A challenge in neuroscience is to understand the mechanisms underlying synapse formation. Most excitatory synapses in the brain are built on spines, which are actin-rich protrusions from dendrites. Spines are a major substrate of brain plasticity, and spine pathologies are observed in various mental illnesses. Here we investigate the role of neurobeachin (Nbea), a multidomain protein previously linked to cases of autism, in synaptogenesis. We show that deletion of Nbea leads to reduced numbers of spinous synapses in cultured neurons from complete knockouts and in cortical tissue from heterozygous mice, accompanied by altered miniature postsynaptic currents. In addition, excitatory synapses terminate mostly at dendritic shafts instead of spine heads in Nbea mutants, and actin becomes less enriched synaptically. As actin and synaptopodin, a spine-associated protein with actin-bundling activity, accumulate ectopically near the Golgi apparatus of mutant neurons, a role emerges for Nbea in trafficking important cargo to pre- and postsynaptic compartments.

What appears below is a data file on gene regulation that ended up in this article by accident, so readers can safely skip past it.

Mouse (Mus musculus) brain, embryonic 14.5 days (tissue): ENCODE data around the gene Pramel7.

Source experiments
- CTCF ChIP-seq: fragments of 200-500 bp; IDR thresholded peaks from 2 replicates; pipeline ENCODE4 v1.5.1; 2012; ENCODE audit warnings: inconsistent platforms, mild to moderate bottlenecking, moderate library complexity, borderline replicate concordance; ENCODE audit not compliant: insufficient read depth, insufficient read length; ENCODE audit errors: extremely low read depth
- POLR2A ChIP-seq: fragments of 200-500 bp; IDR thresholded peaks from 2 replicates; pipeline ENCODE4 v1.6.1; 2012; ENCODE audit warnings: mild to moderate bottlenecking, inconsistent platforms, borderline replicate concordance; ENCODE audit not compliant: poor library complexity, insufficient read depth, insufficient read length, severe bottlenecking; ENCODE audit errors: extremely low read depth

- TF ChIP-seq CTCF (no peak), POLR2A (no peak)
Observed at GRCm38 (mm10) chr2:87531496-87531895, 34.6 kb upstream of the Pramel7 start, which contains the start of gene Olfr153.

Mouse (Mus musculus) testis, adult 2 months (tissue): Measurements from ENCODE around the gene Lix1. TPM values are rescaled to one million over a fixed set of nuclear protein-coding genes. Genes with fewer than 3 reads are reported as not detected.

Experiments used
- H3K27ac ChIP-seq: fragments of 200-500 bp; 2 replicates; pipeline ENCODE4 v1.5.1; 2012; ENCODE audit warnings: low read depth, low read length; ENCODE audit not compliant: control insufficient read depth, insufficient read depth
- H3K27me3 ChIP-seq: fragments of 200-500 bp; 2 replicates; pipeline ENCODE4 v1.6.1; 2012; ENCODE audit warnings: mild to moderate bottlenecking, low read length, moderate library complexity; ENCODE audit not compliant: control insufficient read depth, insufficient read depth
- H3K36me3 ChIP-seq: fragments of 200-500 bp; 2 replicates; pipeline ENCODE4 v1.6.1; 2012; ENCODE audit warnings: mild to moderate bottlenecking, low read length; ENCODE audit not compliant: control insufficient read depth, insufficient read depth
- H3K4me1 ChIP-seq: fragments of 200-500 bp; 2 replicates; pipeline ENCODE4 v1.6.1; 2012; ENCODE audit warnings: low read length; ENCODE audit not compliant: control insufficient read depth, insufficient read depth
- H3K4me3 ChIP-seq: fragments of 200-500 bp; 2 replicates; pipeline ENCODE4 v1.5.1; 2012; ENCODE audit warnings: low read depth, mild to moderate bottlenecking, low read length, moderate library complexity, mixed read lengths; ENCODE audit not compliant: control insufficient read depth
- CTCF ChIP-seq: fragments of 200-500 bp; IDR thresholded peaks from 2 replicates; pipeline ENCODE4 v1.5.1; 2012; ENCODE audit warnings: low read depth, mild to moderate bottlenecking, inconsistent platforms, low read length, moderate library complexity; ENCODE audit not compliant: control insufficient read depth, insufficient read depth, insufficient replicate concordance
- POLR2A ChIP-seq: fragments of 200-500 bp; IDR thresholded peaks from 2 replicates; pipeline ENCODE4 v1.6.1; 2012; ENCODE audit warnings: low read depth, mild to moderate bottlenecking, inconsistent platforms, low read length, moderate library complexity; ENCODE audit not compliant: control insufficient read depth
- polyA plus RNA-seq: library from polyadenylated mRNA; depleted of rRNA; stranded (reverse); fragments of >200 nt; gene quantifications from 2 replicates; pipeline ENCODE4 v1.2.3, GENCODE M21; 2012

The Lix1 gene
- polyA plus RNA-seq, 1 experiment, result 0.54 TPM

2011. Vol. 2, 557- p.